Think about all the times your car needs a tire rotation, an oil change or other scheduled preventative maintenance. Did you know that you may be able to prepay for these services in a flat rate plan?
You drive into your dealer or repair show, the work is done and the goal is to have a quick exit back on the road.
Denise Karl bought a prepaid maintenance plan for two different cars. Her first plan cost $1500 and was added to the cost of her lease, allowing her to spread out the expense. She calculated the plan saved her about $600 on maintenance.
"I thought the idea of a pre paid maintenance plan, where I didn't have to worry whether or not I had money on my credit card, would be a great idea," Karl said. "It definitely was a money saver to have it pre paid."
But when she got this new car and bought a second plan for $800, she didn’t realize it only covered oil changes and was shocked when she was charged for other maintenance.
"I was very disappointed," Karl said.
What each plan covers varies, but usually you can prepay for the scheduled maintenance that’s listed in your owner’s manual. These things are not covered by the manufacturer’s warranty. Some may even offer these prepaid repairs at a discount from the regular rate.
The plans are a hot item for dealers to offer at closing, but the Better Business Bureau warns not to let the pressure persuade you.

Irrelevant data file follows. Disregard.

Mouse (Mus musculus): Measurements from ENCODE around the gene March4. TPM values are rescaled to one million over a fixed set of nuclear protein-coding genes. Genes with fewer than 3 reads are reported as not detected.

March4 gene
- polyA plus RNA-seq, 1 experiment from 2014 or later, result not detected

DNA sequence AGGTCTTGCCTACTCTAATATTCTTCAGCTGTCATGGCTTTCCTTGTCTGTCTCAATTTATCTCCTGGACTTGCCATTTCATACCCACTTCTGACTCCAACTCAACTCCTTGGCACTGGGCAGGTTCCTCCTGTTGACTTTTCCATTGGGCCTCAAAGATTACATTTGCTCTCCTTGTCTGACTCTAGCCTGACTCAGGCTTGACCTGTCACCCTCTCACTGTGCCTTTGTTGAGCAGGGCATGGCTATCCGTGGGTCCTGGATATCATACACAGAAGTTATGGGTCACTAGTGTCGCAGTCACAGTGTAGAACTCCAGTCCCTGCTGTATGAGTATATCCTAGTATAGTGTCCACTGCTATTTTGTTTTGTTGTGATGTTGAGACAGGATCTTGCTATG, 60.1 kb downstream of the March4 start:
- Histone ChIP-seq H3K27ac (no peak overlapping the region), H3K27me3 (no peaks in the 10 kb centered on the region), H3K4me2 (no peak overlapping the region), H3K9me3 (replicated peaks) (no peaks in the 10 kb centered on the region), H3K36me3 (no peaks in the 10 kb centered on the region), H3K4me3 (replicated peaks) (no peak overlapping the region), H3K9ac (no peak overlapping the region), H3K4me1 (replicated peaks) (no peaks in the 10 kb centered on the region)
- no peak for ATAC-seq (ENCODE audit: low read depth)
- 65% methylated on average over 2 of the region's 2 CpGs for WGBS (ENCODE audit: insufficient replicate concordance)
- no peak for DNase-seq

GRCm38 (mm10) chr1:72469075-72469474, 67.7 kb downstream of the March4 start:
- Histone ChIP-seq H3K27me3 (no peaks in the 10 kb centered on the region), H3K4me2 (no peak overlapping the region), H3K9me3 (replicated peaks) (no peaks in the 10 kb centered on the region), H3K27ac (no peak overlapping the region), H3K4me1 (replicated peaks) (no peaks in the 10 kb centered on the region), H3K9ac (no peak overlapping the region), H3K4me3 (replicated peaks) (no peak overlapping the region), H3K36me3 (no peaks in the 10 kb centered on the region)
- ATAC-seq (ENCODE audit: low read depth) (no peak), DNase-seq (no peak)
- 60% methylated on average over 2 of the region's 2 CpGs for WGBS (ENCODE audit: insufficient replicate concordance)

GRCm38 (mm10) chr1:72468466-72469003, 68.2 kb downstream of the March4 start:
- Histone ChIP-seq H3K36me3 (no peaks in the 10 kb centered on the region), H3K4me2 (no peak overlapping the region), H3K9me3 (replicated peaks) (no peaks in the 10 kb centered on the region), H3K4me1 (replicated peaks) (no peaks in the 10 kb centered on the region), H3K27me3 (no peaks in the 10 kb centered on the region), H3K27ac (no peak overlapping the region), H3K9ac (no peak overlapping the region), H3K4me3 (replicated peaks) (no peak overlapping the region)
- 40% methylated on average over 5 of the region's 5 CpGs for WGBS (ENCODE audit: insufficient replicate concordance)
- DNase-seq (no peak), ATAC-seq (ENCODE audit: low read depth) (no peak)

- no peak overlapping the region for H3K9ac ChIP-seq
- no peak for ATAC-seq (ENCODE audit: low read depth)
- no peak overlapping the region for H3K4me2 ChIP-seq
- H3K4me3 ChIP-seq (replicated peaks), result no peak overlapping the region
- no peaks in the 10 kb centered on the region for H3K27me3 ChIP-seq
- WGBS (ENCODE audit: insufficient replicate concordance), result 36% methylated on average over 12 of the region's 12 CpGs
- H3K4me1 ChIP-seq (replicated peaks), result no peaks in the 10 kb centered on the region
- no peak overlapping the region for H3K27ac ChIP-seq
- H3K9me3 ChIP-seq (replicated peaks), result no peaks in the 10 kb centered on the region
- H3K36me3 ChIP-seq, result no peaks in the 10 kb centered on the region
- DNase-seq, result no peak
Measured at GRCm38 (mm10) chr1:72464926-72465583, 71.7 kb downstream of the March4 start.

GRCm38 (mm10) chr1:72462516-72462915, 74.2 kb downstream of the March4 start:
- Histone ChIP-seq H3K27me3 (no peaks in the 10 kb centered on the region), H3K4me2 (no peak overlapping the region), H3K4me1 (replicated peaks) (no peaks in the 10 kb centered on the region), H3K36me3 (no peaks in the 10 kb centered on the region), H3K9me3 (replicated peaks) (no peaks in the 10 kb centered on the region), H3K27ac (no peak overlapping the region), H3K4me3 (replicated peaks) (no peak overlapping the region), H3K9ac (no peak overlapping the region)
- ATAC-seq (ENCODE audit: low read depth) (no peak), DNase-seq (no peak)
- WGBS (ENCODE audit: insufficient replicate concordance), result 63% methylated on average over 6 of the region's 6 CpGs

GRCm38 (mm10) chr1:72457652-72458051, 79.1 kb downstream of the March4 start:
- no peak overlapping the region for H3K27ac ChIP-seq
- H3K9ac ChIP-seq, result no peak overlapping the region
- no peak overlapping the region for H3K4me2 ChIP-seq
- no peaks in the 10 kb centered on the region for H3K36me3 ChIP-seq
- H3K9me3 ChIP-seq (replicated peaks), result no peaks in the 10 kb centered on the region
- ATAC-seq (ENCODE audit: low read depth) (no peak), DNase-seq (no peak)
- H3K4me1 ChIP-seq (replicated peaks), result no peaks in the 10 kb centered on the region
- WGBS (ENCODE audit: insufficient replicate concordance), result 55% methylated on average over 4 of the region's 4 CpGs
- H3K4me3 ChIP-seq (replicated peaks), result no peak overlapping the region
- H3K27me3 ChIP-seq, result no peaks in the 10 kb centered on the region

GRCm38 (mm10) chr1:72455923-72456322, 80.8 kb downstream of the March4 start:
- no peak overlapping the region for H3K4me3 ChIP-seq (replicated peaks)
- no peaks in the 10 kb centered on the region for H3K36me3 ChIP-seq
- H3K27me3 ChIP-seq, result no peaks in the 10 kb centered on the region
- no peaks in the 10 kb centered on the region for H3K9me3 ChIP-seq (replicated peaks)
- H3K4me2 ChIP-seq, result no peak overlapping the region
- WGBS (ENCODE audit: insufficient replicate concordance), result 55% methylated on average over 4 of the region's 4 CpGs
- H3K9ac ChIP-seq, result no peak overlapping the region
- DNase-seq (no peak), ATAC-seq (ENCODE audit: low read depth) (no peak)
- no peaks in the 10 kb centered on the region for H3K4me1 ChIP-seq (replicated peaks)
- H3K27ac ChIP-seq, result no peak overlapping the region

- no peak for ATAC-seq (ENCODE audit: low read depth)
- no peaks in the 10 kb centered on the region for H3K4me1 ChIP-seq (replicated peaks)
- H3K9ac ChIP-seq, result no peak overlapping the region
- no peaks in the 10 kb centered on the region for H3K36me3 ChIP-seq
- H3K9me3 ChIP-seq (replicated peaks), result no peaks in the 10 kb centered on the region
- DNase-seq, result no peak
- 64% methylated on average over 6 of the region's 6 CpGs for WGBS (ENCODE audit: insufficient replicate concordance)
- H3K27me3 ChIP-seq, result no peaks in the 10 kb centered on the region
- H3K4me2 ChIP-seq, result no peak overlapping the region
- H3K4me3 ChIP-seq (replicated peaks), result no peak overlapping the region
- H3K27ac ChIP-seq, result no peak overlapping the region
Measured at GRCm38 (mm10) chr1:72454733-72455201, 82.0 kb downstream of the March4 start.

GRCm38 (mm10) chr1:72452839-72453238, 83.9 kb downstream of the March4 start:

"These kinds of plans are relatively new, so we've received about 100 over the past couple of years, we've certainly seen an uptick in the numbers," Rodney Davis with the Better Business Bureau said.
Some of the BBB complains include people claiming maintenance plans were added to their closing paperwork without their approval. They dropped off their cars for maintenance, but the work was not done.
Repair shops went out of business, and the car owner was out the money they paid.
The auto experts at Edmunds remind you that when you sign up for one, you’re literally fronting dealers and repair shops your cash – so be careful.
"These pre paid maintenance plans are a source of profit for the dealership so they're really going to try to steer you toward that." Ron Montoya with Edmunds.com said.
There can be benefits if you do your homework and pick the right program. The shops we talked to that offer prepaid plans say they work extra hard to impress customers so they come back for more than just routine maintenance.
"We want to wow you with service." Mark Curry of Curry’s Auto
Since the plans all vary, before you buy experts offer the following advice:
- Read the details carefully to see how long it lasts, what it covers, and calculate the expenses to make sure you see savings.
- Once you buy a plan, remember that you’re stuck going to that dealer or repair shop.
- If you finance the plan with your car loan, that means you’re paying interest on it – costing you more.
If you’re tempted to buy a car maintenance plan, here’s one insider secret to getting a good deal:
"We've been told dealers mark them up-- up to 50% so you know try out offering half the price and then they may counter the offer and you can meet somewhere in between," Montoya said.
To drive home with the best deal, Karl says just be sure you do your homework before you buy.
"You definitely have to read to know what you're getting yourself
into before you pay for it," Karl said.
Be sure to check out the business you’re considering buying a plan from to see if it has complaints. Some high end car makers include a free maintenance plan in the purchase price. And if you plan on moving or selling your car before the plan is up, make sure it’s transferable.
Edmunds.com offers a maintenance free cost calculator that will estimate the scheduled maintenance costs for cars.